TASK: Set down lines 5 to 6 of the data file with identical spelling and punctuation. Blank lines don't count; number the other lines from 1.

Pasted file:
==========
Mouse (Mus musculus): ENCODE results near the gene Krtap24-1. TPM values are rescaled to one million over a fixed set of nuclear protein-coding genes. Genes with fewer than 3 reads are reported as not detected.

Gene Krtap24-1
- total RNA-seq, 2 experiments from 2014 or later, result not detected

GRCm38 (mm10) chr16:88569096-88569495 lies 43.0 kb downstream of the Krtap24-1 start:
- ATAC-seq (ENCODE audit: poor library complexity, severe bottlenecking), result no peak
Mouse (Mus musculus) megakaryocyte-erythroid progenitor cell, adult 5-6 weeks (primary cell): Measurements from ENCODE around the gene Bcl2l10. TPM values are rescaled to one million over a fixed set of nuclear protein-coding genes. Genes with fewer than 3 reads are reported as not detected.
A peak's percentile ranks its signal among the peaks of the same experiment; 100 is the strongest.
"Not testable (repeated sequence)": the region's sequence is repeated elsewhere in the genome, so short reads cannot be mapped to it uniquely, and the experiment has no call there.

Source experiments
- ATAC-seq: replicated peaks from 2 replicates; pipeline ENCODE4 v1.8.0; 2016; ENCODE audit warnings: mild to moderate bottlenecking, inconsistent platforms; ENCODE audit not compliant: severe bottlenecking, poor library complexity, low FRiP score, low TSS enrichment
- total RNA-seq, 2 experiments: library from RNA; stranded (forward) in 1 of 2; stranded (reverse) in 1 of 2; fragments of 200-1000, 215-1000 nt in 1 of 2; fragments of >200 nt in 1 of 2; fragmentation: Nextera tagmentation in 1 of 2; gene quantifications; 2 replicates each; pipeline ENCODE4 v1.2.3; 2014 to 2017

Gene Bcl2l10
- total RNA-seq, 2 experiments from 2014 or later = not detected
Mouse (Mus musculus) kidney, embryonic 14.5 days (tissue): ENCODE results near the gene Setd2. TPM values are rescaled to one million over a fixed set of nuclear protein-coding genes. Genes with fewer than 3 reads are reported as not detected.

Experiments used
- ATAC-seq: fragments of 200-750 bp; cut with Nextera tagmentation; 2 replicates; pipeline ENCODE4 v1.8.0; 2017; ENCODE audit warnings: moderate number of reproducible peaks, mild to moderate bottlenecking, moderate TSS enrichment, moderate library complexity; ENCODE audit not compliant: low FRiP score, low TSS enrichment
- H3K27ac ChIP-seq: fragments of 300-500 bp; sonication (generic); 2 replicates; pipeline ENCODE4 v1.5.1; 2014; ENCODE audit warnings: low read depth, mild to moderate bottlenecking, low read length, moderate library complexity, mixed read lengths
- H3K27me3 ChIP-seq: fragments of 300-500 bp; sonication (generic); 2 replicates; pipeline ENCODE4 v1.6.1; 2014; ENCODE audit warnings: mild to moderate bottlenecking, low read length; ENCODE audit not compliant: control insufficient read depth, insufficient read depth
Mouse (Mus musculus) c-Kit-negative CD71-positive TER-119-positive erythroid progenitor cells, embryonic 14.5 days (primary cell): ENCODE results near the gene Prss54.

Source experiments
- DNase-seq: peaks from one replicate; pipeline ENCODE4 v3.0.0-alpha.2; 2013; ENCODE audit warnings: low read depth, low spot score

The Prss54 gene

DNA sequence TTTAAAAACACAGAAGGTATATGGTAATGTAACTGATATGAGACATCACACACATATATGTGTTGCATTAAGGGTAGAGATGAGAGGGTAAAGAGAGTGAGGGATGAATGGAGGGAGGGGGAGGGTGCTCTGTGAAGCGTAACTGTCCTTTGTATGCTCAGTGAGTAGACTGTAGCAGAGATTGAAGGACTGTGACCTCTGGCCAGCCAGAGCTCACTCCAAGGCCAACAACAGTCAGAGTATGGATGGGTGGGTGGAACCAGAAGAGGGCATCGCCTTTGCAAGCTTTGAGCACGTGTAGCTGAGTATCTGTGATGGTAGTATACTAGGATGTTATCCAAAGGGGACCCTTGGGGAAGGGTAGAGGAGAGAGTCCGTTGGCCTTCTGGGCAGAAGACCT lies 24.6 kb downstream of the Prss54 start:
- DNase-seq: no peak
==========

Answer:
- ATAC-seq (ENCODE audit: poor library complexity, severe bottlenecking), result no peak
Mouse (Mus musculus) megakaryocyte-erythroid progenitor cell, adult 5-6 weeks (primary cell): Measurements from ENCODE around the gene Bcl2l10. TPM values are rescaled to one million over a fixed set of nuclear protein-coding genes. Genes with fewer than 3 reads are reported as not detected.